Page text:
Laughton was born in Scarborough, Yorkshire, England, the son of Robert Laughton, a Yorkshire hotel keeper[1], and his wife Elizabeth (née Conlon). His mother was a devout Roman Catholic and he attended Stonyhurst College, a Jesuit school, in Lancashire, England.[2] He served during World War I (in which he was gassed) first with the 2/1st Battalion of the Huntingdonshire Cyclist Regiment[3] and later with the 7th Battalion of the Northamptonshire Regiment.

He started work in the family hotel business, while participating in amateur theatricals in Scarborough. Finally allowed by his family to become a drama student at RADA in 1925, Laughton made his first professional stage appearance on April 28, 1926 at the Barnes Theatre, as Osip in the comedy The Government Inspector, in which he also appeared at the London Gaiety Theatre in May.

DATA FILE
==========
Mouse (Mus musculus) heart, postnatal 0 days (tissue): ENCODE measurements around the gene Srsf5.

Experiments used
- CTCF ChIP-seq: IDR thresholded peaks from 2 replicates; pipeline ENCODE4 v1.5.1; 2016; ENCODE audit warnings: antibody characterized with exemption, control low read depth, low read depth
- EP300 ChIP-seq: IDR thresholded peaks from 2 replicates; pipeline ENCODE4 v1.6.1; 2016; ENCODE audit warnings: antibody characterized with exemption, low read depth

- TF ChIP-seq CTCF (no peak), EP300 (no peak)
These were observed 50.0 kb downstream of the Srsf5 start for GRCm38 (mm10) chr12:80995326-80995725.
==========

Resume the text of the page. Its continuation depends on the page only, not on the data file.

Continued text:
Laughton won the New York Film Critics Circle Awards for Mutiny on the Bounty and Ruggles of Red Gap in 1953.

Academy Awards
  • 1933 Won Best Actor in a Leading Role, The Private Life of Henry VIII
  • 1936 Nominated Best Actor in a Leading Role, Mutiny on the Bounty
  • 1958 Nominated Best Actor in a Leading Role, Witness for the Prosecution

See more …

See another link at

EXPLANATION OF TOOLS; Jokes to make you laugh (and laugh…)


A friend of mine emailed this to me this morning. She got it from a friend of hers, etc. and so forth. So I don’t know the original source.  Cartoon by Jim Unger.